The peak the country is heading toward with the omicron variant is much higher than previously seen, according to Clay Horton, public health director for the Green River District Health Department.

The Greater Owensboro Chamber of Commerce held a webinar Thursday with Horton and Dr. Micheal Kelley, vice president for medical affairs for Owensboro Health Regional Hospital, to discuss the state of COVID-19 in the community and how local businesses should go about ensuring the safety of staff.

Following a roller coaster of spikes and dips in the spread of COVID-19 throughout the past two years and a significant surge as a result of the delta variant this past summer that overwhelmed healthcare resources, the community, Horton said, is looking to face any even more significant surge of the omicron variant, which has already surpassed estimated peaks in many areas and is still climbing.

“We can see that peak that we are heading towards in; omicron dwarfs anything that we’ve seen before, and that’s kind of where we are,” he said. “We are just seeing a tremendous amount of illness, lots of exposure in our community right now, and I think it’s going to put a strain on everyone — not only our healthcare system, but businesses (and) families.”

Kelley said at the hospital, testing rates and the number of individuals testing positive are higher than previously seen, breaking records on nearly a daily basis.

Previously, the capacity for testing at OH was about 760 tests per day, which Kelley said the healthcare system never expected to reach, and especially not surpass.

The last day I have in front of me was from the 10th and there were 794 positive tests, and that’s just our tests,” he said. “Now we have to staff up — in a critical staffing shortage — and run additional numbers of tests to be able to meet demand.”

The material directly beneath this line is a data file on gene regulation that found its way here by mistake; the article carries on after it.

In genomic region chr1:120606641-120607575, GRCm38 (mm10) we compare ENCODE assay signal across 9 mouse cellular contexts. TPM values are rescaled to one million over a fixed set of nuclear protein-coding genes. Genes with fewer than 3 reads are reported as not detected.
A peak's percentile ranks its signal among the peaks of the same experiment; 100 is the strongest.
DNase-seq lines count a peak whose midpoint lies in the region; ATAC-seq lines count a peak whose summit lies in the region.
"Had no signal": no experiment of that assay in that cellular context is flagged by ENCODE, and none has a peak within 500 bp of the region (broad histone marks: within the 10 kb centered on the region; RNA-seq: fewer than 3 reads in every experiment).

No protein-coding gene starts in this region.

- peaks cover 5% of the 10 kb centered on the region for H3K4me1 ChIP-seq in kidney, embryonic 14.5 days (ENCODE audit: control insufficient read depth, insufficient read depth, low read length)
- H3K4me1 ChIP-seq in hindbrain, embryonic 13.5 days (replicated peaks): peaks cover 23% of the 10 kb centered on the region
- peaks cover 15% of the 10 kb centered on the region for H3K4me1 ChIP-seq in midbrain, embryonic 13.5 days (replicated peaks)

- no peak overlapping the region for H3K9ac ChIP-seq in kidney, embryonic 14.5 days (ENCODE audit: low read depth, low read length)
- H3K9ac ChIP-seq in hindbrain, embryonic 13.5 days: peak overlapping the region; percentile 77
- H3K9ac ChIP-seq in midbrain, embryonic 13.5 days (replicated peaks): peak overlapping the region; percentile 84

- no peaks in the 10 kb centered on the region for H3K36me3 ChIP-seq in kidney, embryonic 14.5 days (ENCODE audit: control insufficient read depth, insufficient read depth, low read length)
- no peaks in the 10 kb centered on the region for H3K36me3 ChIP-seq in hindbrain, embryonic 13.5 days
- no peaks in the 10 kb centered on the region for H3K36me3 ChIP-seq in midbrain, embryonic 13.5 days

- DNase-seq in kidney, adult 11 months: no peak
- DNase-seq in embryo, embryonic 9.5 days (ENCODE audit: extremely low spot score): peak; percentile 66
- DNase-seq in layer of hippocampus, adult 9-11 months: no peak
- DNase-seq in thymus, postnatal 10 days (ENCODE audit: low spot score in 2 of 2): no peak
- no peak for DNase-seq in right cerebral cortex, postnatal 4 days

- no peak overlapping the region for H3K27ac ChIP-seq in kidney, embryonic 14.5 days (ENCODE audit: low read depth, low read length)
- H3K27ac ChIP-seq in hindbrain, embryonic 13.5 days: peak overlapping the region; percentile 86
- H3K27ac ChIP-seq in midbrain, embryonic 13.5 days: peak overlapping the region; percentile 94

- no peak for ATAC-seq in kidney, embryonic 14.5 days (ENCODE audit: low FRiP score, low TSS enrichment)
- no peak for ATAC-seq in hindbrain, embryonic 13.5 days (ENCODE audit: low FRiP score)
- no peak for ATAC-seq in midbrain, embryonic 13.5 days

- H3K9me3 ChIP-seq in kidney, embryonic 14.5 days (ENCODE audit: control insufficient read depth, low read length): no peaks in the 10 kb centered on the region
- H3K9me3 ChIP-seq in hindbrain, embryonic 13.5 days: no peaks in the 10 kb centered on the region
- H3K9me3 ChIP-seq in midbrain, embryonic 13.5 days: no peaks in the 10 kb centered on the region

The positivity rate, he said, is also higher than ever seen before at about 30-60%, a trend which is being seen statewide and nationally as the variant continues circulating.

Horton said those numbers are just the “tip of the iceberg.”

“We know cases are way underreported and I think with the availability of at-home tests, that’s going to be even more so,” he said. “What we’re seeing with our surveillance right now is dwarfing anything that we’ve seen before, so it does speak to how contagious this virus is and how quickly it’s spreading throughout the community.”

There are estimates, he said, that suggest real cases numbers are five to 10 times higher than reported, and potentially even higher for the omicron variant.

Horton said it is time to make important judgement calls for keeping staff safe and healthy and combatting spread of the virus.

“For the next couple of weeks, I think that I would be pulling out all of the stops in terms of putting precautions in place and trying to protect the health of my workforce,” he said.

Most importantly, he said, everyone who is eligible to be vaccinated or boosted should do so and employers should encourage staff to get vaccinated.

Additionally, he said masks should always be worn in public spaces or when around many people at once and anyone who feels sick should stay home, away from others.

Christie Netherton, cnetherton, 270-691-7360

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